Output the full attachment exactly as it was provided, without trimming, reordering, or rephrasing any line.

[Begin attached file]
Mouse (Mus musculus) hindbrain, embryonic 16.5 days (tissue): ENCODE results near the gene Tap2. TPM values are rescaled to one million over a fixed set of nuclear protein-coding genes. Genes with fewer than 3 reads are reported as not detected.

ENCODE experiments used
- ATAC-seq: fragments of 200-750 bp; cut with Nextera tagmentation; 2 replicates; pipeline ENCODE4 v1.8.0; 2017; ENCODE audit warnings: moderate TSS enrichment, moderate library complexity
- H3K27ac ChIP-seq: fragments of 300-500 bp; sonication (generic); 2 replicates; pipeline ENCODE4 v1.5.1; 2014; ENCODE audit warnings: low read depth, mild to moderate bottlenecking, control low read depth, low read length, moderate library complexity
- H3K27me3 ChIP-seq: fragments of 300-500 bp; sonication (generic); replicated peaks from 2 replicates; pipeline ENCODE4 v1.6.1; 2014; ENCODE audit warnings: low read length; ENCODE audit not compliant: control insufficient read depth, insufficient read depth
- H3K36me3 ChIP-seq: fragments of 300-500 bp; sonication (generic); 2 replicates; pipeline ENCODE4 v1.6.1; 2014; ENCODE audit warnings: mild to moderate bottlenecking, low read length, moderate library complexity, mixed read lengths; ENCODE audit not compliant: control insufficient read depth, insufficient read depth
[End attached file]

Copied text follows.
Mouse (Mus musculus) hindbrain, embryonic 16.5 days (tissue): ENCODE results near the gene Tap2. TPM values are rescaled to one million over a fixed set of nuclear protein-coding genes. Genes with fewer than 3 reads are reported as not detected.

ENCODE experiments used
- ATAC-seq: fragments of 200-750 bp; cut with Nextera tagmentation; 2 replicates; pipeline ENCODE4 v1.8.0; 2017; ENCODE audit warnings: moderate TSS enrichment, moderate library complexity
- H3K27ac ChIP-seq: fragments of 300-500 bp; sonication (generic); 2 replicates; pipeline ENCODE4 v1.5.1; 2014; ENCODE audit warnings: low read depth, mild to moderate bottlenecking, control low read depth, low read length, moderate library complexity
- H3K27me3 ChIP-seq: fragments of 300-500 bp; sonication (generic); replicated peaks from 2 replicates; pipeline ENCODE4 v1.6.1; 2014; ENCODE audit warnings: low read length; ENCODE audit not compliant: control insufficient read depth, insufficient read depth
- H3K36me3 ChIP-seq: fragments of 300-500 bp; sonication (generic); 2 replicates; pipeline ENCODE4 v1.6.1; 2014; ENCODE audit warnings: mild to moderate bottlenecking, low read length, moderate library complexity, mixed read lengths; ENCODE audit not compliant: control insufficient read depth, insufficient read depth